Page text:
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US expected to sign regional accord with Central American officials to address 'migration crisis'

Key Points
  • DHS Secretary Kirstjen Nielsen is scheduled to be in Honduras on Wednesday to sign "a first-of-its-kind regional accord" with leaders from the Northern Triangle of Central America.
  • According to DHS, the regional pact between the U.S. and government officials of Honduras, Guatemala, and El Salvador is aimed at addressing what it called "the migration crisis."
  • The agreement includes a focus on "preventing the formation of new migrant caravans that set out to reach the United States," the agency said.
Salvadorans take part in a new caravan of migrants, set to head to the United States, as they leave San Salvador, El Salvador January 16, 2019.
Jose Cabezas | Reuters

LOS ANGELES — Department of Homeland Security Secretary Kirstjen Nielsen is scheduled to be in Honduras on Wednesday to sign "a first-of-its-kind regional accord" with leaders from the Northern Triangle of Central America. Ahead of the trip, she on Tuesday met with Mexican officials in Miami to discuss border issues.

According to DHS, the regional pact between the U.S. and government officials of Honduras, Guatemala, and El Salvador is aimed at addressing "the migration crisis" that the Trump administration has highlighted. Some of the migrants have reportedly been fleeing violence from organized crime and drug trafficking.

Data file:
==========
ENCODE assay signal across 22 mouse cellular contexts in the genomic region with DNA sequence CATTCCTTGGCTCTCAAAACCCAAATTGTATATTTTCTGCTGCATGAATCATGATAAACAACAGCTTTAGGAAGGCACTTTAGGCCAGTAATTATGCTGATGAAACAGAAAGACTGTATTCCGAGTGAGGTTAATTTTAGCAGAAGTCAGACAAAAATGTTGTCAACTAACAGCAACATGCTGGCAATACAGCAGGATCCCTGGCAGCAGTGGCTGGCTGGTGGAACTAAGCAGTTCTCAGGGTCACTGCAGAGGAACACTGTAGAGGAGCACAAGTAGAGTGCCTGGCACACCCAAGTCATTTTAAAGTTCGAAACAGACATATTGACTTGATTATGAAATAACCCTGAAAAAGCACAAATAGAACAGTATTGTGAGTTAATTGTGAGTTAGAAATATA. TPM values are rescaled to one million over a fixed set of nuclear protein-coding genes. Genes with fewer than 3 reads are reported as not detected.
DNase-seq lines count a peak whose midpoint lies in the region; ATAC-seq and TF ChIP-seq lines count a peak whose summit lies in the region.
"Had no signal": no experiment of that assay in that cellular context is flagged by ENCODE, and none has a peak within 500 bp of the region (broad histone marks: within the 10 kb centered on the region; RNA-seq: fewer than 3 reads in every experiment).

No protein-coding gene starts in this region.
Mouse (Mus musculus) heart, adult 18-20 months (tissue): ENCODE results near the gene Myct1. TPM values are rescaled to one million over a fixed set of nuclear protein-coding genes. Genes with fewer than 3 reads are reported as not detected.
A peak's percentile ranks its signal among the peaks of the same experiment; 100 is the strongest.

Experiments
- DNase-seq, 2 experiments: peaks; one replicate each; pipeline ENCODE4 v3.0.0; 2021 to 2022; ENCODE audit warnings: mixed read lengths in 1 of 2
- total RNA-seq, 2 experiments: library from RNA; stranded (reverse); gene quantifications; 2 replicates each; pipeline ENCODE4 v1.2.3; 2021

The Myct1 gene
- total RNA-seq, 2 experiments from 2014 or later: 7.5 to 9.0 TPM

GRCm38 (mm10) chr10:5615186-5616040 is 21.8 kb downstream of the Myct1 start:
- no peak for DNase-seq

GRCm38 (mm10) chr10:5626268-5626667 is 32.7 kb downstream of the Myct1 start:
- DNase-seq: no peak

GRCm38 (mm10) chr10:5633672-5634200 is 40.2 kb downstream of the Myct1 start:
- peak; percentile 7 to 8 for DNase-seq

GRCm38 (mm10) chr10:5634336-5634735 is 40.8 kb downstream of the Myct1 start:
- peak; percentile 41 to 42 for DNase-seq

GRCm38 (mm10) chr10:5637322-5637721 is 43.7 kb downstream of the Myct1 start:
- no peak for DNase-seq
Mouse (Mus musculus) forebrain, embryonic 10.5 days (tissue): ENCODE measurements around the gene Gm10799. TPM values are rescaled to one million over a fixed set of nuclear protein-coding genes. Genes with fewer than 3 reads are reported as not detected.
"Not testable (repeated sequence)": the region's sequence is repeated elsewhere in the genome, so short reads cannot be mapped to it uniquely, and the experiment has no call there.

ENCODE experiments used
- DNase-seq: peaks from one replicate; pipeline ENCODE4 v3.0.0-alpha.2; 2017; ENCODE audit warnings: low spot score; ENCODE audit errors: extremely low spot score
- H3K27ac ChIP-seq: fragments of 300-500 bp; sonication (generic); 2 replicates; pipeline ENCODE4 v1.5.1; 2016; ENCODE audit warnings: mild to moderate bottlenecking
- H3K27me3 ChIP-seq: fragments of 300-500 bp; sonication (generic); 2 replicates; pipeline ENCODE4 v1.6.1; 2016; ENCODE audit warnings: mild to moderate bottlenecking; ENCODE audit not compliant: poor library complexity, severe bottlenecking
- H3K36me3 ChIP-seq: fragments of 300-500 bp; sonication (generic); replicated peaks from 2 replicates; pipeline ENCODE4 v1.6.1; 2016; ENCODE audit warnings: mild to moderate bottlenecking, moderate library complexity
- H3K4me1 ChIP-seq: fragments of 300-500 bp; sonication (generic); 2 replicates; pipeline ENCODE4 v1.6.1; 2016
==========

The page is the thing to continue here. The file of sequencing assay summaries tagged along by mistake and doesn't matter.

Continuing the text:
DHS said Nielsen will participate in a multilateral meeting Wednesday with Central American officials, marking the continuation of the administration's diplomatic efforts to halt "the flood of irregular migration at the source, and ultimately help confront the ongoing humanitarian and security emergency" along the U.S.-Mexico border.

The accord includes a focus on "preventing the formation of new migrant caravans that set out to reach the United States," according to DHS.

In addition, DHS said the final "regional compact" also will cover what it called "four distinct areas of collaboration," including combating human trafficking and migrant smuggle, countering gangs and organized crime activities, expanding intelligence sharing, and strengthening border security.

Caravan of Central American migrants became an issue in last year's midterm elections after President Donald Trump deployed more than 5,000 troops to the southern border with Mexico. In the past year, thousands of Central American migrants have journeyed north to border cities such as Tijuana and sought asylum in the U.S.

On Tuesday, there were reports of a new caravan of 2,500 migrants making their way to the U.S. border after stopping in Huixtla, a city in Mexico's southern state of Chiapas.

On Tuesday, Nielsen met with Mexico's Interior Secretary Olga Sanchez Cordero and other senior government officials in Miami to discuss a variety of border and immigration issues, including smuggling and security cooperation.

DHS said the two governments also discussed ways to "work together to address irregular migration and record levels of illegal entries at the U.S. Southern Border." The agency said the U.S. apprehended more than 75,000 individuals last month, which it called "a 12-year high."